Lt. Gov. Billy Nungesser obviously hasn't read the law on early voting. Judging by his errant comments on that topic recently, he also isn't familiar with the old adage, "Better to remain silent and be thought a fool than to speak and remove all doubt."
A final installment from the 2016 Legislative session
After five months of nonstop fiscal fights, state lawmakers have finally gone home — hopefully for the rest of the year — leaving behind a slew of new taxes and millions in budget cuts. That's about the worst possible outcome, but it should surprise no one.
Louisiana lawmakers have until midnight Thursday, June 23, to conclude the second special session of 2016. They have been meeting more or less continuously since Feb. 14, and by now they're pretty much tired of looking at each other.
Clancy DuBos presents his annual recap of the legislative carnage
About the best that could be said of the annual legislative session that ended June 6 was that it made lawmakers feel almost as frustrated as the voters they represent. That's saying something.
In calling state lawmakers back into yet another special session just 30 minutes after the annual regular session adjourns this week, Gov. John Bel Edwards seems to have adopted the jocular admonition, "Beatings will continue until morale improves." The beatings, in this case, are the painful choices legislators must make these days: raise taxes or cut critical (and popular) programs such as public hospitals and TOPS college scholarships.
The long-delayed redevelopment of the World Trade Center (WTC) could take several giant steps forward this week. One step will come in Baton Rouge at the hands of state lawmakers, the other in Civil District Court in New Orleans, where a lawsuit over the city's pending 99-year lease of the landmark site rages on.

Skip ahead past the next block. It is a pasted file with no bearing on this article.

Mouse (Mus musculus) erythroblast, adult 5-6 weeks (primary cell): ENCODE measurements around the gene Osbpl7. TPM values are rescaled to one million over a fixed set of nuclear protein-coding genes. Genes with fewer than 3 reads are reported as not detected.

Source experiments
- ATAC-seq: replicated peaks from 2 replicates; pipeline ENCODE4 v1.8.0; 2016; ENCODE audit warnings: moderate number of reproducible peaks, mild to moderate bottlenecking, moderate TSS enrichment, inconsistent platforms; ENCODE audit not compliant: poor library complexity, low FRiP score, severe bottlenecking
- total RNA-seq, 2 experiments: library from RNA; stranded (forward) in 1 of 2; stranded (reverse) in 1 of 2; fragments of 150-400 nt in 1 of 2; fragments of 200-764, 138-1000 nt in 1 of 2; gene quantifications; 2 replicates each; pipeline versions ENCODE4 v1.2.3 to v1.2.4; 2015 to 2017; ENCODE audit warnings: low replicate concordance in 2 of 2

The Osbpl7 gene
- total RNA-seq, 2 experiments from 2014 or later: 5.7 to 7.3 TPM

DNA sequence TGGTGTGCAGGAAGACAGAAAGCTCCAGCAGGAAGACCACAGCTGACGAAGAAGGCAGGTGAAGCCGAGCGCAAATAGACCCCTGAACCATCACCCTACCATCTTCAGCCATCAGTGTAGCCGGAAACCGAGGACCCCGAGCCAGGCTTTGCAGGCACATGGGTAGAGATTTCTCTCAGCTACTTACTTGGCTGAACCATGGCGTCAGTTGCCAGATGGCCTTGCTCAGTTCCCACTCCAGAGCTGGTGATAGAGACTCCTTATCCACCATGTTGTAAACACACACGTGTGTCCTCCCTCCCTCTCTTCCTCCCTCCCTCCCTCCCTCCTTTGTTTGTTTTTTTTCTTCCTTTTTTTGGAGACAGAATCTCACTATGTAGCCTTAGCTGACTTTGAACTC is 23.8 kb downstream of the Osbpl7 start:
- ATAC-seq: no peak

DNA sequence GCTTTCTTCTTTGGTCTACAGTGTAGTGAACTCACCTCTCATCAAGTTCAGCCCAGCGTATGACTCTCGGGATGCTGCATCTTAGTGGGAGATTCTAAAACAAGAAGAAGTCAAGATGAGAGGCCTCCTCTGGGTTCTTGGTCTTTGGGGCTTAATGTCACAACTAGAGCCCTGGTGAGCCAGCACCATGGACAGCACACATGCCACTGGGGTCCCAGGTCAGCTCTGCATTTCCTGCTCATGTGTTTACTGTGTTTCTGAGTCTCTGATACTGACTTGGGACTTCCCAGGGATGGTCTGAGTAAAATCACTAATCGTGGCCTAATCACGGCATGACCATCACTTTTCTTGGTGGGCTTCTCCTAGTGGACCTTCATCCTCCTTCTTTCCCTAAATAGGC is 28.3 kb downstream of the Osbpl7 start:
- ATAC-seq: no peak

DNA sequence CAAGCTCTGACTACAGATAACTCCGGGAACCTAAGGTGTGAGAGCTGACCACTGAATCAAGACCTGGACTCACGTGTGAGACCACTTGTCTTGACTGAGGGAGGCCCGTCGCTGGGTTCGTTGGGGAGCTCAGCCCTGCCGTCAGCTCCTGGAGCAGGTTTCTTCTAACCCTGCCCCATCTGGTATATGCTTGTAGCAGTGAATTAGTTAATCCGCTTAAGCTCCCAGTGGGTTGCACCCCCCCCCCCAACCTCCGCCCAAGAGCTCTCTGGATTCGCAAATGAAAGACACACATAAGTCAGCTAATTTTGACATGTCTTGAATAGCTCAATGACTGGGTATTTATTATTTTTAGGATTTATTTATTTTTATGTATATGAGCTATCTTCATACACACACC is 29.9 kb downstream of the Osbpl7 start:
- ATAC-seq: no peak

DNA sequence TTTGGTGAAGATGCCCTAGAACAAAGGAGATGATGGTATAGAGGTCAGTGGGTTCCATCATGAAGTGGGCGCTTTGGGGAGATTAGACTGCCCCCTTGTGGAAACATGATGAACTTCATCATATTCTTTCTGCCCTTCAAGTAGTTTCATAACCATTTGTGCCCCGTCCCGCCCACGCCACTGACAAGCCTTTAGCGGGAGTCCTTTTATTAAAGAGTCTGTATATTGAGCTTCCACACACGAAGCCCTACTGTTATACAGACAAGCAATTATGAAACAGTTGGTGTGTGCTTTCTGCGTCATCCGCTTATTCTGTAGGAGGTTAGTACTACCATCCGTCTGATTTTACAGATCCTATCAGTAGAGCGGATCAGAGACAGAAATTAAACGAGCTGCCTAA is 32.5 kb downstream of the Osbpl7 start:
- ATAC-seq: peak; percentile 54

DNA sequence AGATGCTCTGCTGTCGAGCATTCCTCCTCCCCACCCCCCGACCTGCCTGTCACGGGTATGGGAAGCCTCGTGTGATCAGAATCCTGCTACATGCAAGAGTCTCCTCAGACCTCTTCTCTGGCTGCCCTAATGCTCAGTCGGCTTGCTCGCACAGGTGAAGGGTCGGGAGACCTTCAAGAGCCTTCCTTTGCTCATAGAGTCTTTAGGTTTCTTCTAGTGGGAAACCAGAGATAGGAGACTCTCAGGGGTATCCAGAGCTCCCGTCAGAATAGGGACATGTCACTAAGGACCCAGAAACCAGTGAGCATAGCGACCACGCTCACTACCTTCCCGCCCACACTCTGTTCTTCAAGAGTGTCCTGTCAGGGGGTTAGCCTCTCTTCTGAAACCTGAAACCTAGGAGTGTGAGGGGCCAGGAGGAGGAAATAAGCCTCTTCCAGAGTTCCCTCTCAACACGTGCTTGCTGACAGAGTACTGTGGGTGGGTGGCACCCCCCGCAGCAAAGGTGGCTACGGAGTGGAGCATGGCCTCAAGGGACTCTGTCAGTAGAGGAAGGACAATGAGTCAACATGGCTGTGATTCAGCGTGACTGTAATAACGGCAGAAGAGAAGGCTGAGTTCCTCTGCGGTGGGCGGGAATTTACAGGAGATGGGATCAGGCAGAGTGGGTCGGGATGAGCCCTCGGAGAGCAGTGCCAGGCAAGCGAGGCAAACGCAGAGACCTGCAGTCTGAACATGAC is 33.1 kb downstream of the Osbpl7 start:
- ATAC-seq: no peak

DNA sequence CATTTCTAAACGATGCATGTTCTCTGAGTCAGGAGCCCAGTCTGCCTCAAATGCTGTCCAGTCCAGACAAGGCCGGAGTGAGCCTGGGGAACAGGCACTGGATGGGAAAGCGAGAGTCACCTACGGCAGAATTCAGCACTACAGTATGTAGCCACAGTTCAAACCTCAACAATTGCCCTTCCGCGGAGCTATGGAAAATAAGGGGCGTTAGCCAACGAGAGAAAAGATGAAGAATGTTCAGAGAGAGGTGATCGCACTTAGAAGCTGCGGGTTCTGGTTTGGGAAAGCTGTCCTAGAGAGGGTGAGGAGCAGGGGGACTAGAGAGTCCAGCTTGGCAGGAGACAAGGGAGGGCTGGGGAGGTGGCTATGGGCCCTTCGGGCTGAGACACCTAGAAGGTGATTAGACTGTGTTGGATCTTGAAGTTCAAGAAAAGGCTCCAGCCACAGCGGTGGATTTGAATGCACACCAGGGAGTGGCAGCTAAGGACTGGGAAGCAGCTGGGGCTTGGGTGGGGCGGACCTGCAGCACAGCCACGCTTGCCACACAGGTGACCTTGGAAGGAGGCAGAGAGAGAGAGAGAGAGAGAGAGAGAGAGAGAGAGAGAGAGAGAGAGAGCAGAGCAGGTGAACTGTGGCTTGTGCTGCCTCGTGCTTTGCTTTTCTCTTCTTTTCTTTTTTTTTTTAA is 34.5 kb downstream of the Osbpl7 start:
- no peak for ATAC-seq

Forget about the potential Supreme Court nominees that Donald Trump served up last week to deflect The New York Times expose of his history of objectifying women. It's time for The Donald to play the ultimate, well, trump card and name his running mate.
This has been a noteworthy month for Louisiana's worst prisons. Here are just a few items making news:
Former GOP consultant Mary Matalin on her switch to the Libertarian Party
Veteran Republican consultant and adopted New Orleanian Mary Matalin shocked the political world last week when she announced on Bloomberg TV that she had switched to the Libertarian Party. Matalin explained her switch in an email interview with Gambit.
Apparently Orleans Sheriff Marlin Gusman isn't the only jailer with a rogue prison on his hands. Last week, Orleans Parish Juvenile Court Judge Mark Doherty ordered officials from the state Office of Juvenile Justice (OJJ) to appear in his court on May 19 because conditions at their facility in Bridge City are "so out of control that they may rise to the level of being unconstitutional."
Sherlock Holmes solved crimes by process of elimination. "When you have eliminated the impossible," he said, "whatever remains, however improbable, must be the truth."
One of the most heated political battles of the current legislative session pits doctors against physical therapists. The two groups of medical professionals are squaring off over state Sen. Fred Mills' bill to allow patients "direct access" to physical therapy without a doctor's referral.